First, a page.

1. Graeber’s book (which I have not yet read in its entirety, but have read an excerpt from the opening chapter) is almost certainly no more than three stars, given the overblown claims of the title, the fact that much of what it says that is correct is not new, the fact that it has documented willful errors in it, the fact that this is not a new thing for Graeber, and more. I consider myself a leftist of some sort, but also a skeptical one. And, yes, I think “mendacious” is a legitimate critique.

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  2. “Research suggests that people who are struggling emotionally and psychologically may be drawn to conspiracy theories because they provide certainty and security, knowledge that makes them feel unique or superior to others, and improved self-esteem as a result.”

    Needing to feel superior to others…emotionally and psychologically troubled…yes, I think that’s the crux of it, demonstrated by tweets about the conspiracy theory that Jussie Smollett was assaulted by two White male Trump-supporting MAGA folks, such as these:

    Biden’s tweet reads, “What happened today to @JussieSmollett must never be tolerated in this country. We must stand up and demand that we no longer give this hate safe harbor; that homophobia and racism have no place on our streets or in our hearts. We are with you, Jussie.”

    Harris’ tweet reads, “.@JussieSmollett is one of the kindest, most gentle human beings I know. I’m praying for his quick recovery. This was an attempted modern day lynching. No one should have to fear for their life because of their sexuality or color of their skin. We must confront this hate.”

    Tweets which, by the way, were never deleted by Biden or Harris, and which they have never apologized for, recanted in any way, or even tried to explain, as far as I can tell (not that the media would ask them to).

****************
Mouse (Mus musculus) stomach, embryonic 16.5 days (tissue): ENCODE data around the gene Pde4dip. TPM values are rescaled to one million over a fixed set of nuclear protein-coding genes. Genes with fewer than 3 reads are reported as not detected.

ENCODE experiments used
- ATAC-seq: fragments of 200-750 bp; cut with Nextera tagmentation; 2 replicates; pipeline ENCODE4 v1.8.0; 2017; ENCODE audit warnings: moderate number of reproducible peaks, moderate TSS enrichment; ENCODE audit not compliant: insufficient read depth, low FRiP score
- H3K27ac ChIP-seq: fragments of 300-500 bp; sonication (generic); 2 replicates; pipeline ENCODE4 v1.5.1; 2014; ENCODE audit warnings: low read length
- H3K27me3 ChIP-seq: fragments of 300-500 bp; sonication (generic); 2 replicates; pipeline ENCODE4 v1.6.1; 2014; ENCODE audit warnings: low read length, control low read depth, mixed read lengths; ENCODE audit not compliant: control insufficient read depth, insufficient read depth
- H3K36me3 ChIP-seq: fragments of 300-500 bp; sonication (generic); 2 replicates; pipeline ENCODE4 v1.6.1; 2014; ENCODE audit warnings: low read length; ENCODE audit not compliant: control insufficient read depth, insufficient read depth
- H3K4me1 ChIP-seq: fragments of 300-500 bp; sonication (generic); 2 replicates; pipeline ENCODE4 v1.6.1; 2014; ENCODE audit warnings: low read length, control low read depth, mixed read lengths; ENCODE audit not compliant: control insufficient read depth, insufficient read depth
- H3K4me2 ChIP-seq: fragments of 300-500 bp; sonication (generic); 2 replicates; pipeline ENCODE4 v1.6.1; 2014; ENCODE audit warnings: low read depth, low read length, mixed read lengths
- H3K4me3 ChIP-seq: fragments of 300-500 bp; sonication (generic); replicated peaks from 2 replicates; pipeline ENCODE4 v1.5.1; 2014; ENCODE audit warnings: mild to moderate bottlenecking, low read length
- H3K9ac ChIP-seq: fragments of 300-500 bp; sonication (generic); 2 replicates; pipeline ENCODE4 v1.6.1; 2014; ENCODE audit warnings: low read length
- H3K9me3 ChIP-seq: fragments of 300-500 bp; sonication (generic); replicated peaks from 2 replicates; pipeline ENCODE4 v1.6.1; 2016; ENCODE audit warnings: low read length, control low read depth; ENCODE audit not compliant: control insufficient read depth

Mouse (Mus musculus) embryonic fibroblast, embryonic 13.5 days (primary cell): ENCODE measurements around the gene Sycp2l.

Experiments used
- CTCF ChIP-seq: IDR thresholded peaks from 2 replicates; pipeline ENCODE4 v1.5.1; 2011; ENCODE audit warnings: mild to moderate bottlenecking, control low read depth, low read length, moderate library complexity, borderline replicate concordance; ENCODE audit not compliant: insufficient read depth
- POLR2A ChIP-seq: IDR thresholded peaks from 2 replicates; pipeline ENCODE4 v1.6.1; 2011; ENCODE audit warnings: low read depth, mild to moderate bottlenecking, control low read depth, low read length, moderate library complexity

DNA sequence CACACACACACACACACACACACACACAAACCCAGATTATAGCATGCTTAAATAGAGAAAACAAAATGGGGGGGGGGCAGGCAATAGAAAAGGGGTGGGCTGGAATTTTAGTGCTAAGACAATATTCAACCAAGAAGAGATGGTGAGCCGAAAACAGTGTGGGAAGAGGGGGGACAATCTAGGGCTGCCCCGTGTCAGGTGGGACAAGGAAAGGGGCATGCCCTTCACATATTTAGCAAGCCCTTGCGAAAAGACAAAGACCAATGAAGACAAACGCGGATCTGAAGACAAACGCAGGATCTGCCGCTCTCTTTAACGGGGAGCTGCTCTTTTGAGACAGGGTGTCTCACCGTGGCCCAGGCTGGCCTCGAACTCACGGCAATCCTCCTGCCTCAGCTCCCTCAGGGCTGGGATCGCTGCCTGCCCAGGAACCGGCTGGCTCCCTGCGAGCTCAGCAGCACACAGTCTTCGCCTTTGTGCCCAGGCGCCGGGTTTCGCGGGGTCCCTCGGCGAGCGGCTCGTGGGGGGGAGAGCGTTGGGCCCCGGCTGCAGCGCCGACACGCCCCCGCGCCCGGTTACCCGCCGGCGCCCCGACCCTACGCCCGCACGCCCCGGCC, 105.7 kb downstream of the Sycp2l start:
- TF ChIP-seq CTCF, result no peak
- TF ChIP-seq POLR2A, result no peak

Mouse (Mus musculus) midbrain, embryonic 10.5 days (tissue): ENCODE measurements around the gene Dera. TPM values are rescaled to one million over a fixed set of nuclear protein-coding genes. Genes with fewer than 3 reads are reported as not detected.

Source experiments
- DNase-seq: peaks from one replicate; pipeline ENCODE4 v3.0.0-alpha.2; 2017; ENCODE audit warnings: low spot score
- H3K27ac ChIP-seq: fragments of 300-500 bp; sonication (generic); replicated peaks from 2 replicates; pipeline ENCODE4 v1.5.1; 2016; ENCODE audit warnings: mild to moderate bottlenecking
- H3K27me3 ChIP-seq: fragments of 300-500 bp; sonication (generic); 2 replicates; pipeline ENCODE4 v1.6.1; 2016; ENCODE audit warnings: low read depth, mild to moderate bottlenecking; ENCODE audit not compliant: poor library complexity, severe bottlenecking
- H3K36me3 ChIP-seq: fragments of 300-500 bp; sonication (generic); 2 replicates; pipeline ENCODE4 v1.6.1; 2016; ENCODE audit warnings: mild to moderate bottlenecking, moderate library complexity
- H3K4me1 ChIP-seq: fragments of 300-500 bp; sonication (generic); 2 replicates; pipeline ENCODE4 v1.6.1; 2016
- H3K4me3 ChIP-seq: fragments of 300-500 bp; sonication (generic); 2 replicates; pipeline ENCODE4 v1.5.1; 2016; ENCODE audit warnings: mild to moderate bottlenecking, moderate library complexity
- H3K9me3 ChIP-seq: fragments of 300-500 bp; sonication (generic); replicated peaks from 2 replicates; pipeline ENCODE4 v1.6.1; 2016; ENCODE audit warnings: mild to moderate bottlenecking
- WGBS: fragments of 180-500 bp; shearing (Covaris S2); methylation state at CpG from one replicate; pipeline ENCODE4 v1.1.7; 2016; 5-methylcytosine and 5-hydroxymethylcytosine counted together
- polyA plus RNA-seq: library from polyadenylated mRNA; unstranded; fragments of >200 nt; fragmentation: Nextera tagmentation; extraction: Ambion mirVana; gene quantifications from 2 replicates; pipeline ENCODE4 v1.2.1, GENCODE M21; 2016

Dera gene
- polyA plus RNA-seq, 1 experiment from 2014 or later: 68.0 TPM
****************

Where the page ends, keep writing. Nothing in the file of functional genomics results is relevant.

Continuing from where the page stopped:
Sowing discord based on lies to gain political benefits is straight out of Marcus, no? Something about trying not to identify with other people, never recognize that there is a piece of them in you and a piece of you in them; rather, criticize, mock, and hold them in distain. I think this is the same point that Solzhenitsyn was making.

    Now, I wonder what has a larger negative effect on society, the fact that left-leaning political leaders promote conspiracy theories like this one, leading to over a quarter of the country STILL believing it (after three years and mountains of contrary evidence),

    Or a handful of tinfoil hat-wearing divorcee basement dwellers thinking the world is flat? And, let’s not fool ourselves, if it is 1/4 of the country, then it is 1/2 of Democrats. Of course, other left-wing organizations took their lead from Biden and Harris, with this statement coming YESTERDAY:

    “National BLM organization statement on Smollett: “In our commitment to [police] abolition, we can never believe police…over Jussie Smollett, a Black man who has been courageously present, visible, and vocal in the struggle for Black freedom.” ”

    And, y’now, “hands up, don’t shoot” (never happened, according to Obama’s DOJ, despite what the popular and fashionable t-shirts say), or the fact that “More than 50 former senior intelligence officials have signed on to a letter outlining their belief that the recent disclosure of emails allegedly belonging to Joe Biden’s son “has all the classic earmarks of a Russian information operation.””

    and from just this week, did you know that DeSantis is “fascisty bananas” and forming his own private army in Florida?

    and on and on and on. This is a primetime host on MSNBC for Pete’s sake, and the only person on the left to call her out appears to be Sarah Silverman.

    I assume these were the types of examples cited by the author of conspiracy theories, right?


    1. Of course, , “OF COURSE” Montana only focuses on mainstream liberals, and NOT
      1. Pizzagate etc.
      2. QAnon ….
      And, I can think of plenty more, Montana.

      Kind of becoming a caricature, aren’t you?